Listeners tuning in to Radio North Sea International’s (RNI) transmissions on 13th June 1970 were surprised to hear the station using the call sign Radio Caroline International. The owners of RNI had come to an agreement with Caroline’s founder, Ronan O'Rahilly, that they would mount an intensive anti-
Key marginal constituencies in London and the south east of England were targeted while a continuous stream of anti-
An important link in rallying supporters during this campaign was the Free Radio Association (FRA), which was still operated by Geoffrey Pearl from Rayleigh in Essex. The FRA provided facilities in the form of telephone numbers and addresses through which listeners could contact the station in response to on air appeals for help distributing campaign leaflets, stickers etc.
On 16th June 1970, just two days before the General Election, Prime Minister Harold Wilson personally authorised the use of the most powerful transmitter in Europe -
Against all opinion poll predictions the Labour Party lost the General Election on 18th June 1970, with many marginal seats in London and the south east being gained by the Conservative Party. Although almost impossible to quantify it is virtually certain, and now generally accepted by political historians, that the campaign mounted by RNI/Caroline during the run up to election day had a significant impact on the result of the 1970 General Election, particularly in those in London and south east marginal constituencies.
The day after the Election RNI dropped the Radio Caroline call sign -
On May 29th 1972 the two former Radio Caroline vessels, Mi Amigo and Caroline, which had lain rusting and vandalised in harbour for over four and a half years, were finally put up for sale at public auction by Wijsmullers.
MV Caroline, home to the original Radio Caroline and later to Radio Caroline North, was sold for scrap while the former Radio Nord, Radio Atlanta and Radio Caroline South ship, Mi Amigo, was sold to the Hofman Shipping Agency, acting on behalf of unnamed clients and it was assumed that she too would be scrapped.
However, an announcement was made shortly after the auction that the 'unnamed clients' were in fact the Dutch Free Radio Organisation, led by Gerard van Dam who said he planned to use the Mi Amigo as an offshore radio museum, restoring the vandalised studios to their former condition and creating accommodation for visitors wishing to stay on board the ship. The former radio ship was towed to Zaandam where, throughout the summer of 1972, volunteers cleaned, painted and restored the vessel, removing evidence of years of neglect and vandalism.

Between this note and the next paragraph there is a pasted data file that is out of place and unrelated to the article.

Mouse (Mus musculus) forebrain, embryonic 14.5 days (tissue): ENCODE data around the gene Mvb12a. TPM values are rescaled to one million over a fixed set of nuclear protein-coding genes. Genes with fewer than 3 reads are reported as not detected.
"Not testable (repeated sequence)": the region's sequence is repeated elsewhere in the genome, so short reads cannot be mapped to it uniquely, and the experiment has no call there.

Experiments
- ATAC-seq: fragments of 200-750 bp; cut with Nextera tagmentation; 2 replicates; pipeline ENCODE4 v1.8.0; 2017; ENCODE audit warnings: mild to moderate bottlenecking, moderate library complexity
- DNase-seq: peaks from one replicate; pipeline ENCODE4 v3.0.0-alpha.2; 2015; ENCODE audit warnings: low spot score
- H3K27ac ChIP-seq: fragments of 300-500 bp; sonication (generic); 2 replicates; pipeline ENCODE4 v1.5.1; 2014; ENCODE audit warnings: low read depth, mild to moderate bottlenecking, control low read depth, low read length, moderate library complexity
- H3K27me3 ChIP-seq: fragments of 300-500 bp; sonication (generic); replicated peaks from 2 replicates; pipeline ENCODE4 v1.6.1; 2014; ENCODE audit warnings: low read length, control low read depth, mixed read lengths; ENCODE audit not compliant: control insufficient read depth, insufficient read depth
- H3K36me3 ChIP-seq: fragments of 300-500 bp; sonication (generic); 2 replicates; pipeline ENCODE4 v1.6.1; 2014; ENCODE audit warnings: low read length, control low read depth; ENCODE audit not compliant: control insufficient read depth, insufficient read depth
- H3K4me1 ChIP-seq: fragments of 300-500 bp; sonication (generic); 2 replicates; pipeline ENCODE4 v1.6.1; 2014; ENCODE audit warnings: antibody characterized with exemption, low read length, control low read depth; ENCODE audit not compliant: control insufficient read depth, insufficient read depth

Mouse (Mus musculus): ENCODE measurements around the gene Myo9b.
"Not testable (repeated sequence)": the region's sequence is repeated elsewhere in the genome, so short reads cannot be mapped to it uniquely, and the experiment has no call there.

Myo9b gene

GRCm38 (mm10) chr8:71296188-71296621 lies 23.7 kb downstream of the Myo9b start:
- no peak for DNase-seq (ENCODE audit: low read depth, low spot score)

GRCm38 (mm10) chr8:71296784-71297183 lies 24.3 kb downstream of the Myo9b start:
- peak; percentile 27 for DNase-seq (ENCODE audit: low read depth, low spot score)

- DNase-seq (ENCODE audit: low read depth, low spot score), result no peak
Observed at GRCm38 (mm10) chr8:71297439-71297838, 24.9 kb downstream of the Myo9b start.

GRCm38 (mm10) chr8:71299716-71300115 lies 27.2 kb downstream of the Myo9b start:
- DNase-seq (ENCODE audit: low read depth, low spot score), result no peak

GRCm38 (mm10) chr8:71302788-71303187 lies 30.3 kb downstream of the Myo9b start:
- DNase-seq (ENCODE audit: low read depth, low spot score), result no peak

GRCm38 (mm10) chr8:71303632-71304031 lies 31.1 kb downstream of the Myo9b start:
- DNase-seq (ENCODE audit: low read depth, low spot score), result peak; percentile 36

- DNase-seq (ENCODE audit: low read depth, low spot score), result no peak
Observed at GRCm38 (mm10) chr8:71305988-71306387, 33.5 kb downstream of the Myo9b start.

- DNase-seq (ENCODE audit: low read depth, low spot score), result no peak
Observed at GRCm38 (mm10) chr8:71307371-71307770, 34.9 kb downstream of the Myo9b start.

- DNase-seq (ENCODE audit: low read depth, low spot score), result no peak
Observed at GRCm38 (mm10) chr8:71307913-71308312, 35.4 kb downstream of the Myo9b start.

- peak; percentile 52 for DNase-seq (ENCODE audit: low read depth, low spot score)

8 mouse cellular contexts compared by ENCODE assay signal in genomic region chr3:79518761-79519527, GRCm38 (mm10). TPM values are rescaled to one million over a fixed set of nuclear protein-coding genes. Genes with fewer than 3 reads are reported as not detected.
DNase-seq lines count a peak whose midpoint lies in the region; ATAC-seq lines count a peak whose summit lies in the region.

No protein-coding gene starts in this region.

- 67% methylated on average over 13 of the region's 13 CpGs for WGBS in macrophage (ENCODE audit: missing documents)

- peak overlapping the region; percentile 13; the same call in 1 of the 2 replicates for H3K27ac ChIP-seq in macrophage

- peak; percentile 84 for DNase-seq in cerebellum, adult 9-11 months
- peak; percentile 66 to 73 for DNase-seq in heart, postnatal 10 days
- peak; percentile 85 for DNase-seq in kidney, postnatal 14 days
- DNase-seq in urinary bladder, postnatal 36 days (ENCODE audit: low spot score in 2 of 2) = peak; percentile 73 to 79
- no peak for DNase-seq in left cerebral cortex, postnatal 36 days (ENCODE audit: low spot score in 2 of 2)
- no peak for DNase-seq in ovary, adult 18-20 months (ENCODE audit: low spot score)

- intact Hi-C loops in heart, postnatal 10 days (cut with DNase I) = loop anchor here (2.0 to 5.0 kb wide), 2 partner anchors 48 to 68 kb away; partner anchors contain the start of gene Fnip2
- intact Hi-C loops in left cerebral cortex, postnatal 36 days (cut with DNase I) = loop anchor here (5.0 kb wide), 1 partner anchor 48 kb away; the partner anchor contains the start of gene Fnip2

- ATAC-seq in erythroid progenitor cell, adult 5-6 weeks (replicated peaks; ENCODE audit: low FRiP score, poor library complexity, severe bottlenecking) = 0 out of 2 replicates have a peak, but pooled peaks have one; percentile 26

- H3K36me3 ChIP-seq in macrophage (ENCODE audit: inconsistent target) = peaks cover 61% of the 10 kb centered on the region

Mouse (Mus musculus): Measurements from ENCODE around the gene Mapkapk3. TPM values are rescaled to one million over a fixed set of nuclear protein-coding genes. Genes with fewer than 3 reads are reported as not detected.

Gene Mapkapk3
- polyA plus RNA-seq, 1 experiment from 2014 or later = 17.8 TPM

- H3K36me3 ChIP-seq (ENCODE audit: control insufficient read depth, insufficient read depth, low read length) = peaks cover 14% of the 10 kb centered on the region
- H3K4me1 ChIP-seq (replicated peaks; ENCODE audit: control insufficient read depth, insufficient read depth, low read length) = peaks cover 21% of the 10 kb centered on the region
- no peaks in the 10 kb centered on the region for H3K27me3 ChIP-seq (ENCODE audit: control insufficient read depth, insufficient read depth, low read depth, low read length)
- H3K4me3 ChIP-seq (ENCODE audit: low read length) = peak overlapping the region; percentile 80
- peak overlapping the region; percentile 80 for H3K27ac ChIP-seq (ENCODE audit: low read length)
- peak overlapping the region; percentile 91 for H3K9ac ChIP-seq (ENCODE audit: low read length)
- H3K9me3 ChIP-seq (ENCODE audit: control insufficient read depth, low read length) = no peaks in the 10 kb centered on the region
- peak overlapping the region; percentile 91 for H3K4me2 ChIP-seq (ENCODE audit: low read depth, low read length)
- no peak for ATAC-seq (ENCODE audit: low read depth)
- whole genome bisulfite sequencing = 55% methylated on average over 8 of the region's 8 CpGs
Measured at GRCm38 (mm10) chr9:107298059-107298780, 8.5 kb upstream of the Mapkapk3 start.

During the time that this 'restoration' work was being carried out Radio Caroline's founder, Ronan O'Rahilly held a series of meetings with Gerard van Dam and managed to convince the Free Radio Organisation that the future of the ship was not as a museum piece, but as a living radio station -
Naturally this plan was undertaken in absolute secrecy with the authorities still being led to believe that the vessel was to be converted into a floating radio museum. At the beginning of September 1972 the Mi Amigo quietly left Zaandam and was towed down the canal system towards the North Sea. Authorities at IJmuiden were told that the 'floating museum' was heading for England where there was a greater interest in offshore radio.
RNI announcing the name change to Radio Caroline, June 1970
Campaign song ‘Who Do You Think You Are Kidding, Mr Wilson’
One of the Caroline buses, June 1970
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‘Chairman Wilson’ poster
Publicity leaflet for the ‘Pirate Museum’ on board Mi Amigo
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